Finally, we have Prophet Skitra. This fight has an interesting mechanic where only half of the raid has the abilities to see adds in the encounter. If it were not for the issue with combat logs not properly tracking people with the opposite debuff, I think this would be a pretty flawless, easy, early encounter.

Delving deeper into the instance, we start finding more encounters where Blizzard tried some new and interesting (on paper) mechanics. Unfortunately, most of these fights fell flat. Dark Inquisitor Xanesh, the “soccer boss”, presents a new(ish) mechanic of guiding a ball through obstacles in order to score a “goal” and prevent an instant wipe to your raid. However, outside of that one mechanic, which occurs only several times throughout the entire encounter, nothing really happens. There are a few things that you need to move away from, but all-in-all, this is a tank and spank fight outside of the people responsible for kicking the ball around.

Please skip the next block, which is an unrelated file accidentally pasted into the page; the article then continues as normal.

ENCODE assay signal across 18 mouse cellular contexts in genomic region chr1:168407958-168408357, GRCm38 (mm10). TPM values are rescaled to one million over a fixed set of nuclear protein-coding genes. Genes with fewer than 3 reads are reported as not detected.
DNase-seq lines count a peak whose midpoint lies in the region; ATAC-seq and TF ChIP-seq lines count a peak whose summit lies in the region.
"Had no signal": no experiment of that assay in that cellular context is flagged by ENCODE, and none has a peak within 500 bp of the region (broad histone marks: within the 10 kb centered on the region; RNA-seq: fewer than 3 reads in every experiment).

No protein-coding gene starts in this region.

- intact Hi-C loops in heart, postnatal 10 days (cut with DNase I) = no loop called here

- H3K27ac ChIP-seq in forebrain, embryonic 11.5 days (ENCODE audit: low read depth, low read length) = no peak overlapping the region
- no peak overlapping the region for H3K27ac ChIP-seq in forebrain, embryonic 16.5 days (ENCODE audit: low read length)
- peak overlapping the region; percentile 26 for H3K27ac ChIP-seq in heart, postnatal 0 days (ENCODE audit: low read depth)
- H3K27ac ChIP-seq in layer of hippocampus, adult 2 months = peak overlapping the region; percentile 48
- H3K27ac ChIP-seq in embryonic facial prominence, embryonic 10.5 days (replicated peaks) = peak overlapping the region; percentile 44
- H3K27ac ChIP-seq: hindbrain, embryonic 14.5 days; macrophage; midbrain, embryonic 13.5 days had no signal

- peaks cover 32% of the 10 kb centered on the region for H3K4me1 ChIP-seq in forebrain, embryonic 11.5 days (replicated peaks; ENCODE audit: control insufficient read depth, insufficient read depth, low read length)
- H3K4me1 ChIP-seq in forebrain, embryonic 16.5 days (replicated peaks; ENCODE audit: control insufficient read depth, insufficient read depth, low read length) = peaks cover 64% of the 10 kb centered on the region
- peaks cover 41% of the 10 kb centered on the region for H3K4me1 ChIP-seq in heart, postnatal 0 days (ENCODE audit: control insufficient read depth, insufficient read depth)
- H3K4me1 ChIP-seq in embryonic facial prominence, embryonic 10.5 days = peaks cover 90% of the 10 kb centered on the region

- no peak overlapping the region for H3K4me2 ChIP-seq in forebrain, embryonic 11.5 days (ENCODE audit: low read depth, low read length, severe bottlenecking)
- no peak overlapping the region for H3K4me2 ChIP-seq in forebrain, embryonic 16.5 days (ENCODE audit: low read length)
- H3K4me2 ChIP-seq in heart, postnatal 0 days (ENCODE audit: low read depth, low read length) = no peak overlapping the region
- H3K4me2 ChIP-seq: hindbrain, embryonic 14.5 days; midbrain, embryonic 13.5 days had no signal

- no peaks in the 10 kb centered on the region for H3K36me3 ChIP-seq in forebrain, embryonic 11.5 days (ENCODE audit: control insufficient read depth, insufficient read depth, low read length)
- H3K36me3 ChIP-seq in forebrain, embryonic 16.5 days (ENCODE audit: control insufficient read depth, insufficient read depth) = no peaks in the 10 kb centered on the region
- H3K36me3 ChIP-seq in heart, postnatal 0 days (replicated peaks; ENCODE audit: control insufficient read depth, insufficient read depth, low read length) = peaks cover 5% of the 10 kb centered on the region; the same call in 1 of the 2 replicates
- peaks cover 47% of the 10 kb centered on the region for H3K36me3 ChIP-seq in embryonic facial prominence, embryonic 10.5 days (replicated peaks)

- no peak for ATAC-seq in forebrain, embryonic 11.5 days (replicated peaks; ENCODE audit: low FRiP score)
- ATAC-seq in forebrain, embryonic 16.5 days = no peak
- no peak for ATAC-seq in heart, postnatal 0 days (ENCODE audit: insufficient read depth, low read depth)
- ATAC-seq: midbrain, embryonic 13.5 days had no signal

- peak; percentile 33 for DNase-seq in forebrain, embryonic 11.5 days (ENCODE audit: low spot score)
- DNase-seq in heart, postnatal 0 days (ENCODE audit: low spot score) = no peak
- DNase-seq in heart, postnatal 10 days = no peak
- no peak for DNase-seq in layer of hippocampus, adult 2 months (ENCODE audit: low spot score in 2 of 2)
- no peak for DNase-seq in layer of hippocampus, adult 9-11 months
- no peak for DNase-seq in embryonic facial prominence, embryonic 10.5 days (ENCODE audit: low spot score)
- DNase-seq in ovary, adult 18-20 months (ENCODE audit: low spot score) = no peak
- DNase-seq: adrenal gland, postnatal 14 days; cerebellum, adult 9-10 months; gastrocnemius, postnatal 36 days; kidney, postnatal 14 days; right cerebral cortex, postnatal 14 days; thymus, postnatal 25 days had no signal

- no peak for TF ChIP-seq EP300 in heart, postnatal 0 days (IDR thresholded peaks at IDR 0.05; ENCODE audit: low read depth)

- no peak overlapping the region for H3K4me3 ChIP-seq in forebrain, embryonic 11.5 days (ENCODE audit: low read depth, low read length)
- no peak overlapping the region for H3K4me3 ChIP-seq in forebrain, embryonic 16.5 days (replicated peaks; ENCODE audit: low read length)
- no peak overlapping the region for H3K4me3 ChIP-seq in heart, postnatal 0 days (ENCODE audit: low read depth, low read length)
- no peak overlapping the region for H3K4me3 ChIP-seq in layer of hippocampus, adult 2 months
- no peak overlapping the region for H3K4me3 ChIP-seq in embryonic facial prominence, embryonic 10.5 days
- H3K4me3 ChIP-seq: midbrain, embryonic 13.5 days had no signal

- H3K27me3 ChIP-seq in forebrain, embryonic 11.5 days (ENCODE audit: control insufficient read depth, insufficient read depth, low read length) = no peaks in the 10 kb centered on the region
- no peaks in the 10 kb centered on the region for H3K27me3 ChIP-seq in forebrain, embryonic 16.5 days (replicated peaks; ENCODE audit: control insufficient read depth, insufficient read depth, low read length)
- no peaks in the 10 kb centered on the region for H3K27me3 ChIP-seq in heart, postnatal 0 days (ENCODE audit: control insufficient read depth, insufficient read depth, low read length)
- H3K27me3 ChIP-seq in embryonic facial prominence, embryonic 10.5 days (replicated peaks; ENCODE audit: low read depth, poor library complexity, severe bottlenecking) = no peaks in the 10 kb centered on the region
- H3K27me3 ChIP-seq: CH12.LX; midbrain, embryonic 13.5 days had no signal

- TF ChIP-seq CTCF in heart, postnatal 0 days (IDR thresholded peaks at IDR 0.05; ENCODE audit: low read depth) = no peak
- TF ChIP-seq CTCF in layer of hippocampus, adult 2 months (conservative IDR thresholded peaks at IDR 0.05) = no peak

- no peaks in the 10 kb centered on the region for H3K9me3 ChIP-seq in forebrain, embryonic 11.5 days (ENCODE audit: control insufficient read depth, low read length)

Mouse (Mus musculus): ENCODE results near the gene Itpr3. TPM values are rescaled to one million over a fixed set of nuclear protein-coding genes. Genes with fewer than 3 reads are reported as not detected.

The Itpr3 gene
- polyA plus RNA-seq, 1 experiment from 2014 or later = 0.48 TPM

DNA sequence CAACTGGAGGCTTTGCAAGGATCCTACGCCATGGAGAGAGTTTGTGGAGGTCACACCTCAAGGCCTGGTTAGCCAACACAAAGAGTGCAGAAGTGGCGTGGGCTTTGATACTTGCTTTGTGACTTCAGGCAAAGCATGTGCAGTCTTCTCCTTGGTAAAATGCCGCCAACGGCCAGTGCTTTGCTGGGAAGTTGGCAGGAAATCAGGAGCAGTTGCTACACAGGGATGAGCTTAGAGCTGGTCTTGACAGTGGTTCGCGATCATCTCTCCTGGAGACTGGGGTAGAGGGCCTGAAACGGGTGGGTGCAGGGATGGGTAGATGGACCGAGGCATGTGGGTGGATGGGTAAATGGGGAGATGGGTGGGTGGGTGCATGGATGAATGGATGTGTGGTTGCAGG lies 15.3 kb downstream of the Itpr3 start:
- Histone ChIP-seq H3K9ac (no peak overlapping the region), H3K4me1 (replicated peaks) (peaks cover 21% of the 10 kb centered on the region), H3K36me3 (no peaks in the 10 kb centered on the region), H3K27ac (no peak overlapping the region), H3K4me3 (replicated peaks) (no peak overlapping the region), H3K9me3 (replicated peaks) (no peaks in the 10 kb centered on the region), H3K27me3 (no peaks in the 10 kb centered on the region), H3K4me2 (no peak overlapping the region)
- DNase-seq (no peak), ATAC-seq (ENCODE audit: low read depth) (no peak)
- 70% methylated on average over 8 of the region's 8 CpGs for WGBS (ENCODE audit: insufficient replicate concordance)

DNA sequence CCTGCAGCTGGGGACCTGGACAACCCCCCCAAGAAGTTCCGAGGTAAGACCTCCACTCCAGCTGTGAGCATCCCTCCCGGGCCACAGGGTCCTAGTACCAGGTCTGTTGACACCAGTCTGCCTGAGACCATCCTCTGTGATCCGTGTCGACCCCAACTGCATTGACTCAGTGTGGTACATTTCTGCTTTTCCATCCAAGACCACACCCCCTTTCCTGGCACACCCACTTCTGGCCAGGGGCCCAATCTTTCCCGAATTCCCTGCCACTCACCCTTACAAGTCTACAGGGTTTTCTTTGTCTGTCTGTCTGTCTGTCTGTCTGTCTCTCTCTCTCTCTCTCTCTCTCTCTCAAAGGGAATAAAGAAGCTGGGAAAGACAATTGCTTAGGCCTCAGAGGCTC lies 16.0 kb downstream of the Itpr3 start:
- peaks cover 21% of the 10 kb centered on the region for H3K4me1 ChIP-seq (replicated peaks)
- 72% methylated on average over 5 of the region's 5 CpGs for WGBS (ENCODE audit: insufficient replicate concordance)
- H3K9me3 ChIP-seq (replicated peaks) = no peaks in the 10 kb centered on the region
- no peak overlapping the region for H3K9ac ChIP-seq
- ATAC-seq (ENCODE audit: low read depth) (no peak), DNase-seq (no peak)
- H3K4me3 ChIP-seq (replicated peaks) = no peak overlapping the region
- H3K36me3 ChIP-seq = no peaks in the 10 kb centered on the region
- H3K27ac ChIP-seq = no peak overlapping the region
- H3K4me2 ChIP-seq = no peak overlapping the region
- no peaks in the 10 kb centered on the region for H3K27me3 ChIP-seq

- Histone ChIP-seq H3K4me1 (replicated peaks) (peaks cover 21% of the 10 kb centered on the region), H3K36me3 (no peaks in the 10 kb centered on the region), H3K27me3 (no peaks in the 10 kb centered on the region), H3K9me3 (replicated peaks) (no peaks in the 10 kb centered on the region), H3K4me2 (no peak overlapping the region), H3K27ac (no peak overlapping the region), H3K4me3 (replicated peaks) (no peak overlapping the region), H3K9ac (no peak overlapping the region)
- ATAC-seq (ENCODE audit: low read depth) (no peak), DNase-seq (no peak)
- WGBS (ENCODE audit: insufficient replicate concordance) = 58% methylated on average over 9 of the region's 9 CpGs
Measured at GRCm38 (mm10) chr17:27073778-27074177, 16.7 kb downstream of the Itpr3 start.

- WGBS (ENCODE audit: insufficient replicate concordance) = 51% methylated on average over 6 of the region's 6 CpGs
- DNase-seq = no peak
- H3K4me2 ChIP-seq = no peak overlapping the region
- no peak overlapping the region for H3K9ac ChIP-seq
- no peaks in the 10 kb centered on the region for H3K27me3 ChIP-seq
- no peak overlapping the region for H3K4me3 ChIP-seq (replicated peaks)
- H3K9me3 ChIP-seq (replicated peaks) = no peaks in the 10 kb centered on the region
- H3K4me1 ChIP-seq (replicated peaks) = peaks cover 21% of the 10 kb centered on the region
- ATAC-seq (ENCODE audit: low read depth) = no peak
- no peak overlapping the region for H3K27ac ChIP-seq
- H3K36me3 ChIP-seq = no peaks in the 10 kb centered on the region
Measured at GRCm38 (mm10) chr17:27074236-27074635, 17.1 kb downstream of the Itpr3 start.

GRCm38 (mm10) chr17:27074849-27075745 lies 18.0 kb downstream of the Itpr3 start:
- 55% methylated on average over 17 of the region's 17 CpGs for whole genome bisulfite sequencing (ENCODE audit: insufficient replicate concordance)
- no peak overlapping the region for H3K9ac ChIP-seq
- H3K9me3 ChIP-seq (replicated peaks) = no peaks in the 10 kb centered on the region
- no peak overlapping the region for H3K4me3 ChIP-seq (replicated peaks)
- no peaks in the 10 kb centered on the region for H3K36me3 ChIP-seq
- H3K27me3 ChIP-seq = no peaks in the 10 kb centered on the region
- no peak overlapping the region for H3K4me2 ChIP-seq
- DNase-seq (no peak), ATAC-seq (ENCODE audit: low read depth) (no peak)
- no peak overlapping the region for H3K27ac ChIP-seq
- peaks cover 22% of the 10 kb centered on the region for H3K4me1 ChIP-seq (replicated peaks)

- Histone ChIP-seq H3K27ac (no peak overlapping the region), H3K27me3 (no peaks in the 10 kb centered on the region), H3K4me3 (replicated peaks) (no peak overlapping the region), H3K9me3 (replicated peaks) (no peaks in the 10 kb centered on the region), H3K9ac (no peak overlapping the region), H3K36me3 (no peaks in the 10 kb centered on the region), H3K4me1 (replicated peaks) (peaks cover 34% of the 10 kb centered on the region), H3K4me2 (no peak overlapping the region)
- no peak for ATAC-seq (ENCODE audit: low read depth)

Furthermore, for a healer, this fight is entirely uninteresting. Healers are usually assigned to do some of the kicking, but overall the healing is very dull. If the raid is moving properly around the room, there is almost zero damage. Especially with current gear levels, I spend the majority of this encounter spamming damaging abilities. Another critical mistake in the design of this encounter was the damage reduction debuff given to the soccer players. While I understand that the kickers would not have much opportunity to do damage while setting up for their kick rotation – it would at least provide an additional layer of depth that good players can use to get an advantage.